Bath the beautiful: An insider takes me around

Bath, a World Heritage Site, was “the place to be” in the 1700s when those in high society came here to take the waters, socialize, drink and gamble, often rather raucously.

SPA THERMAE fits in with the Georgian buildings surrounding it. (photo credit: Courtesy)
SPA THERMAE fits in with the Georgian buildings surrounding it.
(photo credit: Courtesy)
How great. A place where you can take the waters and get a history lesson at the same time. No, I don’t mean the Dead Sea; I mean Bath, England. It may be the most beautiful city in England. With its honey-colored stone Palladian-style buildings, curving streets and sweeping vistas, it is a harmonious city, visually a joy.
Bath, a World Heritage Site, was “the place to be” in the 1700s when those in high society came here to take the waters, socialize, drink and gamble, often rather raucously. The Victorians revived it as a spa resort. And now Bath, with its natural thermal pools, has yet another renaissance.
My friend Jon grew up in Bath. When he lived there, he took swimming lessons in one of those warm spring pools known as the Cross Bath. Today it is a pool for bathing, part of Spa Thermae, the latest version of spa bathing in the city. Spa Thermae is a thoroughly modern building that manages to fit in with the Georgian buildings that surround it. It offers hundreds of people a day a chance to dunk in the warm cozy water. They also take the waters in an outdoor pool on the roof with great views of Bath and the countryside.
My insider tip is that there is an alternative to Spa Thermae, and less crowded. The Gainsborough Bath Spa is an elegant hotel with the only natural hot springs in all of Great Britain. It is essentially next door to Spa Thermae. Gainsborough’s thermal pools, steam room and more come with your hotel room.
Bath, just an hour-and-half from London, has been a spa since Roman times. Probably the Roman Baths, with its remains of a great Roman temple and bathhouse, is the best place to start to learn about the city. It is where both the Romans and the Victorians bathed. Go on over to see the waters and duck inside to walk through excellent exhibitions about its early days. Artifacts enhance and tell the story. Part of the complex is the quintessentially British Pump Room which offers an old-fashioned tea, plus lunch and dinner. Don’t miss the classical musicians playing sedately or a chance to taste the spa water, should you dare. (I doubt anyone goes for seconds.)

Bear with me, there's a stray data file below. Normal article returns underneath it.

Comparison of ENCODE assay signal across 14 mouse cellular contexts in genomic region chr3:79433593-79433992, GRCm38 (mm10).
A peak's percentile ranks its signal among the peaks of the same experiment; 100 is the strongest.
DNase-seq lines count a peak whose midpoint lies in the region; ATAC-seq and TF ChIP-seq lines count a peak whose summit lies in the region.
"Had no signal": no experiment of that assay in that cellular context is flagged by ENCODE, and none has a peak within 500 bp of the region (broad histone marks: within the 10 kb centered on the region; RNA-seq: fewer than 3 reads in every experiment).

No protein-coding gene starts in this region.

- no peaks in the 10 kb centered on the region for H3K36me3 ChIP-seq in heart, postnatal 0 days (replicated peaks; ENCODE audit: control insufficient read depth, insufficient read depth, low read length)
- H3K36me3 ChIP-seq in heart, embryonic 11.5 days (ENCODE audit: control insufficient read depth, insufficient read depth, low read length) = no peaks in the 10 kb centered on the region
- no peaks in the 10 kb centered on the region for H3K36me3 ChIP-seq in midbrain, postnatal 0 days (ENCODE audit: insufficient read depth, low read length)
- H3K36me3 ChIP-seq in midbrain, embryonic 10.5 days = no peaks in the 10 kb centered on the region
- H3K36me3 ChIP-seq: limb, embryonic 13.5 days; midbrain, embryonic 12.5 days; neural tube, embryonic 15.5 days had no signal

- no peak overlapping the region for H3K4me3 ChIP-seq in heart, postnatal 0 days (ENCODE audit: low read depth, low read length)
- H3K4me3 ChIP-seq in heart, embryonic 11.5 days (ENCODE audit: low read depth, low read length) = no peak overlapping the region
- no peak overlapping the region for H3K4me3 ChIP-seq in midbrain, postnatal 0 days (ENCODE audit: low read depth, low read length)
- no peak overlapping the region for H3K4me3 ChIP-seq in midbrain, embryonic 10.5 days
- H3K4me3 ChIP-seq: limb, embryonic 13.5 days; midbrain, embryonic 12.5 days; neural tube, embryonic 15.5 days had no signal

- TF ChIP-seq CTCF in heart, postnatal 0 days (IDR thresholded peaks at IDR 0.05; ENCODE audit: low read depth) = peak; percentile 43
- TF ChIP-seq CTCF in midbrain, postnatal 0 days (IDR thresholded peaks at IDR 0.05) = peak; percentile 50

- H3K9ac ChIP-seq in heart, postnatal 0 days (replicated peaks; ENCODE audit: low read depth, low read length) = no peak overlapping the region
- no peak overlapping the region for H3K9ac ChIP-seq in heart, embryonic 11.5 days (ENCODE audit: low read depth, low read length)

Around the corner from both spas is the centuries-old medieval church, the Bath Abbey. Here I was awed by the remains of so many faithful, from so many centuries. Just reading the inscriptions provided a simple history lesson. Those marble vaults climb the walls and cover the floor, filling much of the glorious abbey.
And for those who love the author Jane Austen, the Assembly Rooms are just a few blocks away. Austen wrote about this impressive Georgian building where social events took place in the late 1700s and well into the 1800s. Today its outstanding fashion museum boasts authentic period clothing. I saw everything from the layers of petticoats and corsets that women endured to the massive curly wigs men sported.
JON CONFIDED that the original building was bombed during WW II; the Assembly Rooms were miraculously rebuilt from the original plans. Note the elaborate chandeliers on levers which ease down for dusting, just as they did then!
In the 1700s, the social season was spent in Bath. Many in British society were especially bawdy back then. Just think: Servants carried drunken party goers in sedan chairs back to their rooms and deposited them directly into their beds! This is just one of the many details I learned at #1 Royal Crescent, a delightful small museum in a magnificent location.
It is part of the full city block of the Royal Crescent, set off by a sloping lawn. Another fine example of graceful Georgian architecture that takes your breath away is the Circus across from a park. Shops selling silver, artwork and more curve along the street. My insider tip: Near both architectural joys, the Circus and the Royal Crescent, discover The Circus restaurant with its inventive offerings. How about duck with green apples and a dessert of sherbet drenched in berries and rose-scented geranium syrup?
Jon explained that Pulteney Bridge, much like a later version of Florence’s Ponte Vecchio, was intended to make the transition from one part of the city to the next seamless. Then no one would feel they were on “the wrong side of town,” and real estate would sell. The bridge crosses the River Avon. We went around to the backs of the buildings amidst seabirds and a few other visitors. Most tourists don’t see them, yet they provide another view of this intriguing city.
Note to Austenites and all others: A centuries-old pharmacy next to the bridge displays a letter from the author in her own hand. Note, too, that Bath’s Jane Austen Centre includes samples of her writings, contemporary costumes, and furniture. Die-hards know the author wrote about and lived in the city during its early 1800s social heyday.
Jon and his wife Marie-Do also took me to see the quaint cobblestones on some of the smaller, more intimate streets of the city. Bath is exceptionally walkable. But we had to take the car to the American Museum where Jon spent time in his childhood. This museum is in the hills outside the city, a pastoral setting. It is lodged in an 1800s manor house. Devoted to decorative arts, everything is American – from the Shaker furniture to Native American art. I introduced Jon and Marie to the replica of George Washington’s Mount Vernon garden overlooking the verdant countryside. They hadn’t known it was there a few steps below the main garden.
Borrowing a salutation from 1700s’ English literature: Dear reader, for both relaxation and an historic visit, one must visit Bath. Final tip: Perhaps come on a weekday, but do come.